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‘One dead’ as volcano unexpectedly erupts on Italian island

A volcano on the Italian island of Stromboli erupted on Wednesday, killing one person, according to local officials.

The person, believed to be a tourist, was killed by falling stones during a walk, a rescue service official told Reuters.

Italian news agency ANSA also quoted the mayor of Lipari, the biggest of the Aeolian Islands off Sicily that Stromboli belongs to, saying that one person was killed.

Mayor Marco Giorgianni told ANSA that the victim was a tourist who had trekked up to the summit of the volcano.

The unexpected eruption started fires on the western side of the small Mediterranean island and sent plumes of grey smoke into the air.

“We saw the explosion from the hotel. There was a loud roar,” Michela Favorito, who works in a hotel near Fico Grande on the east side of the island, told Reuters.

“We plugged our ears and after this a cloud of ash swept over us. The whole sky is full of ash, a fairly large cloud.”

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ANSA reported some tourists jumped into the sea “out of fear” as the eruption happened.

Many on the island and from nearby Sicily were posting images and videos of the eruption online.

Stromboli is one of the longest continuously active volcanoes in the world and has been erupting for about 2,000 years.

Mike Burton, a professor of volcanology at the University of Manchester who has conducted extensive work on the 924m (3,031ft) volcano, told Sky News that the volcano regularly produces mild explosions which are not hazardous.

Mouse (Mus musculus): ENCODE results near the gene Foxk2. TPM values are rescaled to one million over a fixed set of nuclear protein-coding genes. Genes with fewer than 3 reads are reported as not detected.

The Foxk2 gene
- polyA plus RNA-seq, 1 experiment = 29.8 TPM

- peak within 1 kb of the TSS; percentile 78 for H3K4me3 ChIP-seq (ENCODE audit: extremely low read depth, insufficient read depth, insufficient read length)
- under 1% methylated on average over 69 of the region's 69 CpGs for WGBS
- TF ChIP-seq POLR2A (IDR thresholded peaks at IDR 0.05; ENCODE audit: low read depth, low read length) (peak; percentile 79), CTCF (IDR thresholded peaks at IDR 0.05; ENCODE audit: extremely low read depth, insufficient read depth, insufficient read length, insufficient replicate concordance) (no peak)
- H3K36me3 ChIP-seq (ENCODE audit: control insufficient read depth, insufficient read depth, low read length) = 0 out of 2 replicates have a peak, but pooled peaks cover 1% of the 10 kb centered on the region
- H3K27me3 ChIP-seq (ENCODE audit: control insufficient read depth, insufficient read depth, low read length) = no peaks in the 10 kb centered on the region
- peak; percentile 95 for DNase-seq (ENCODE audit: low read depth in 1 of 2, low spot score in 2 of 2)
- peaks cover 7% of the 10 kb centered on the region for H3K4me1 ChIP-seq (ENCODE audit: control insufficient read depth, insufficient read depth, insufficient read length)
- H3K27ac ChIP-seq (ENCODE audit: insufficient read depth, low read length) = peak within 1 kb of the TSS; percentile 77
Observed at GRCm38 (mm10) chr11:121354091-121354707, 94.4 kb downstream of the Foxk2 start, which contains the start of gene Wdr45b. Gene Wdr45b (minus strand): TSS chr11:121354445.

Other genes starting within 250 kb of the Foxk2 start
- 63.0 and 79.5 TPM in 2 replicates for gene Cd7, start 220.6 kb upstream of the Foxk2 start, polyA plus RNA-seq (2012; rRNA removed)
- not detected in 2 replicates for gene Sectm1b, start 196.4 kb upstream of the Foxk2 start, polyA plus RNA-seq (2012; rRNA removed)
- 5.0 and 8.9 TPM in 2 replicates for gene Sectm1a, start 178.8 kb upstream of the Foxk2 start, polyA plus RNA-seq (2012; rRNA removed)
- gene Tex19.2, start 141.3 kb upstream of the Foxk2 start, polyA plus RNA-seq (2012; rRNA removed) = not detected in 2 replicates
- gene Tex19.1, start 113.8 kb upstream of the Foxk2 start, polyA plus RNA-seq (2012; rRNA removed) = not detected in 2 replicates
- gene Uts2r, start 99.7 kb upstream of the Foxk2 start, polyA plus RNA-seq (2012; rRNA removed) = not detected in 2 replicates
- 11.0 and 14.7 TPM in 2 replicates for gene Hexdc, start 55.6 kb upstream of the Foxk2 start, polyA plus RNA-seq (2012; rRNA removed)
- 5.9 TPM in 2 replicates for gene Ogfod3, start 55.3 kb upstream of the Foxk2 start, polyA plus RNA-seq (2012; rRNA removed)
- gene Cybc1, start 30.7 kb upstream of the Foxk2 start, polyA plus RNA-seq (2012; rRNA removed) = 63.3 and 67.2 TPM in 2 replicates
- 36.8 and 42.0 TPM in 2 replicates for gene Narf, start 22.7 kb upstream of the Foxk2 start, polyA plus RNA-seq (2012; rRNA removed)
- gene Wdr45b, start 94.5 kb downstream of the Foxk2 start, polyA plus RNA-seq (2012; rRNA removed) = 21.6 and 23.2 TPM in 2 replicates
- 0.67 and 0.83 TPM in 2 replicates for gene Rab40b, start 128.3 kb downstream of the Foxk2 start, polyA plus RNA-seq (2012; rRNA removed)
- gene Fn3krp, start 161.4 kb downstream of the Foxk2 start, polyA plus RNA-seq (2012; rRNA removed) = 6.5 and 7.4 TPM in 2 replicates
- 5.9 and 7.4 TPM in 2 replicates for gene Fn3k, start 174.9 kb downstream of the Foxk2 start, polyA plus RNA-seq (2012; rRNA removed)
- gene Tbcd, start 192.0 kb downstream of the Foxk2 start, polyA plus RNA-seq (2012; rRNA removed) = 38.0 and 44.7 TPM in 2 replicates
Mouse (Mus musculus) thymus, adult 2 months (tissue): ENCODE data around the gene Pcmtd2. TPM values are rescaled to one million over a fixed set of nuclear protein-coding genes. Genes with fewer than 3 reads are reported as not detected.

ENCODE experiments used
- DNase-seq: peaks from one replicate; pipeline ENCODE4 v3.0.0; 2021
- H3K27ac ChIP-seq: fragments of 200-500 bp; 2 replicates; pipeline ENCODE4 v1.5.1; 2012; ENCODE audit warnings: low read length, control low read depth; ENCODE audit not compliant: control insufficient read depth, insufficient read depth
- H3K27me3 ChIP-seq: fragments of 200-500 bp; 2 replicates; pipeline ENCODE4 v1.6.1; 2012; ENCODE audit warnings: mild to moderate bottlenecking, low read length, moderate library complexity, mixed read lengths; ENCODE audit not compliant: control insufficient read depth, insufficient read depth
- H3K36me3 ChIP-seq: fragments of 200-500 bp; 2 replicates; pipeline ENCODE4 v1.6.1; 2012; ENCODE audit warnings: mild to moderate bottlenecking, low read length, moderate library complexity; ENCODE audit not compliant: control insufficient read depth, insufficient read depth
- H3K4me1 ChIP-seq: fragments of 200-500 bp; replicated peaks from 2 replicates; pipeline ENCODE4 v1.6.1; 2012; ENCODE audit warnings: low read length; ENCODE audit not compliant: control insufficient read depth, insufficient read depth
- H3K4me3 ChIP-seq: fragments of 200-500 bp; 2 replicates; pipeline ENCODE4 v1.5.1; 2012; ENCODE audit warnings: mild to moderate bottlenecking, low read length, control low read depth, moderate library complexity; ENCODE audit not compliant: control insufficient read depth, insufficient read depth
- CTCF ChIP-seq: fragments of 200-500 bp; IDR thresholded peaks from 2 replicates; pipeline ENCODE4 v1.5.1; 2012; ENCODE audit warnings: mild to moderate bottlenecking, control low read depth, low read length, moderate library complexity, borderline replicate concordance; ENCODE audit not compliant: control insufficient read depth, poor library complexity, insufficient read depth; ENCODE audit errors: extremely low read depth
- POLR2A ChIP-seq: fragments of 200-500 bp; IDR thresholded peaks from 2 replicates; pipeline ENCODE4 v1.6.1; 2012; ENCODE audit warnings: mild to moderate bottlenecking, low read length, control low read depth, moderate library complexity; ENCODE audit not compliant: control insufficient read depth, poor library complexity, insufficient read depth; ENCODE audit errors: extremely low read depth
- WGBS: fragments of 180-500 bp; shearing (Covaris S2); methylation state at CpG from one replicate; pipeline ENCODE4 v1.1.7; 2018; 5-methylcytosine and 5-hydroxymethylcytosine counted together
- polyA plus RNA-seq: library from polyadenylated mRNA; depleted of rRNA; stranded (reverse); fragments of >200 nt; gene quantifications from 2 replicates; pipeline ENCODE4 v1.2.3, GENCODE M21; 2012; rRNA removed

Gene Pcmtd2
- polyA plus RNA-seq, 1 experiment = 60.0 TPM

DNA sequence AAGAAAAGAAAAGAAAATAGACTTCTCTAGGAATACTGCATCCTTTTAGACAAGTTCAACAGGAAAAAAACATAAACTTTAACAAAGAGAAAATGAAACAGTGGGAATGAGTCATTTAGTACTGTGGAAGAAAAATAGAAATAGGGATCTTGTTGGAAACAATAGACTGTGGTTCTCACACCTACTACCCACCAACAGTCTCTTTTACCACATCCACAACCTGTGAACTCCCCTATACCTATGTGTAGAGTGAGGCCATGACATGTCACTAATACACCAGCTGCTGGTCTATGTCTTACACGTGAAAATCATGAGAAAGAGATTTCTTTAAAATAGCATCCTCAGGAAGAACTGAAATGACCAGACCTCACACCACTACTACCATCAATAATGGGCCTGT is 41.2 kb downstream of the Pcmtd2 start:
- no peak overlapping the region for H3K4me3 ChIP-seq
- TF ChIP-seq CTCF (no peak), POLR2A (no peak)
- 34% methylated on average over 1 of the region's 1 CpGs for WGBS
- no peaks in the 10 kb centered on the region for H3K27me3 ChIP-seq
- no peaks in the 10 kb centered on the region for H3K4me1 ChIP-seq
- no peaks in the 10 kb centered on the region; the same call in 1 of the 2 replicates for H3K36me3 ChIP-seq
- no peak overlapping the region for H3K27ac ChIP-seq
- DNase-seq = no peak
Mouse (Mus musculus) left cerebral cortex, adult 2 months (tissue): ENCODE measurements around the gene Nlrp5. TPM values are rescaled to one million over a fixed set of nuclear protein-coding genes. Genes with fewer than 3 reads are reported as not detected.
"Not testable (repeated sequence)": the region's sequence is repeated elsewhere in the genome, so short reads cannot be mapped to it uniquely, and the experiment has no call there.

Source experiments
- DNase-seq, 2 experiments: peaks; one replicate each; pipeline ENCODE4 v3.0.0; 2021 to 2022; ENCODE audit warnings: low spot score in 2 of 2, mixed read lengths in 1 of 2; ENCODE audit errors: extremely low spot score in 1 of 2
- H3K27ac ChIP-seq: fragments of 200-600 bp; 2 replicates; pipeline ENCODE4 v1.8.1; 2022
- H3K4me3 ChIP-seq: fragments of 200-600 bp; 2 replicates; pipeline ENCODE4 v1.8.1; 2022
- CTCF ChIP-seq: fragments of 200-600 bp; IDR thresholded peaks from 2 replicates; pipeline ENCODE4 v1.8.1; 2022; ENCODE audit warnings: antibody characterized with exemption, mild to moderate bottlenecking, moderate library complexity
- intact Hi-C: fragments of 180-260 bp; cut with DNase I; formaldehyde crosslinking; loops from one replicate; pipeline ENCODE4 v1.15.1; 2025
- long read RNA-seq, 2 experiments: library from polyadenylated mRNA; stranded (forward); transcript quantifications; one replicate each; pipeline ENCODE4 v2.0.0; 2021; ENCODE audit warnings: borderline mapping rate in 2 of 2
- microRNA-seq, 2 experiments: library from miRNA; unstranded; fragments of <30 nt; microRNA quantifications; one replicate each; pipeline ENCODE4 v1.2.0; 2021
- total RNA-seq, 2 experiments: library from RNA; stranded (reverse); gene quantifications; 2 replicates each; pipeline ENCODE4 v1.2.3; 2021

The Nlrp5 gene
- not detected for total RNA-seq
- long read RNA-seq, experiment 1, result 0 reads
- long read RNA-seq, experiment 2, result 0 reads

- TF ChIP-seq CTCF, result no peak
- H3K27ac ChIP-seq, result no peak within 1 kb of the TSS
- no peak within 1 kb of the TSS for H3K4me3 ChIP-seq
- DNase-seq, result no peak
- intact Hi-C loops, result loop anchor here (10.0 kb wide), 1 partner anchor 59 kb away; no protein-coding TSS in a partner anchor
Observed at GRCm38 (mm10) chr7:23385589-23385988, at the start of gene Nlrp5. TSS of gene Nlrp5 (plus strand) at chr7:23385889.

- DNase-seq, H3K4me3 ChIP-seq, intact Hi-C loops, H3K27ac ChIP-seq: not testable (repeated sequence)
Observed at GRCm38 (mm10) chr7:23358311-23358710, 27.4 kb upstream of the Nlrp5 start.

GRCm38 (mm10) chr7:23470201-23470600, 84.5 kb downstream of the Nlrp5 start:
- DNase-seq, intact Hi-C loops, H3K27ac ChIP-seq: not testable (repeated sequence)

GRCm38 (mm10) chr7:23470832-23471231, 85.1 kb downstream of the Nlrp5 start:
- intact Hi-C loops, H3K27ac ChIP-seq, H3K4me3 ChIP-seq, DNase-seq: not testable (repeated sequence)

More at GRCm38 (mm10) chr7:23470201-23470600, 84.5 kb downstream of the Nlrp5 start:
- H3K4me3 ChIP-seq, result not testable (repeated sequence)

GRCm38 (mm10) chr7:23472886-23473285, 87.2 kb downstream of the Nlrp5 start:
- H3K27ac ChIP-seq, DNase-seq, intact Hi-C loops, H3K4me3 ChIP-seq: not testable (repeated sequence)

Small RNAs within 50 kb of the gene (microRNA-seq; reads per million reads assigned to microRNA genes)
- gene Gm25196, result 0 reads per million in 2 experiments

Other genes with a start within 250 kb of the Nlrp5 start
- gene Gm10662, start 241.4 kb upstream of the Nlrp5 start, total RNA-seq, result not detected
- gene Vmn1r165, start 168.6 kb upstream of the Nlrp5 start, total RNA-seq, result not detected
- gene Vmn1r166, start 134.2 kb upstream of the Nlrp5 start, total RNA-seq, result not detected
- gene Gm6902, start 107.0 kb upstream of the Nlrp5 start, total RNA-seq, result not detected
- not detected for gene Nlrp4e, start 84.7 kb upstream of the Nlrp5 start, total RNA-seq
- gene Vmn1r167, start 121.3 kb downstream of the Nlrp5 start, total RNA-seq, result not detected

Professor Burton said they occur every 15 to 20 minutes and throw red-hot blobs of lava up to 200m (656ft) above the crater.

“This makes it very attractive for visitors to the summit area,” Burton said. “Major explosions occur every one to two years and are larger, while larger paroxysmal eruptions occur every decade. Both of these are hazardous for visitors to the summit.”

The professor said it is hard to qualify Wednesday’s eruption, but added that it definitely can be considered a major one.

He explained there are reinforced concrete shelters at the volcano’s summit that can provide protection and these are the areas where tourists usually go when they ascend the volcano with local guides.

Antonio Capponi, senior research associate at Lancaster University, told Sky News that the causes of these sudden violent events are still poorly understood.

“Despite the usually mild activity and [it being] considered ‘friendly’ by the public, Stromboli – and any other active volcano – is still an unpredictable and very complex system and extreme care must be taken all the time,” Capponi said.

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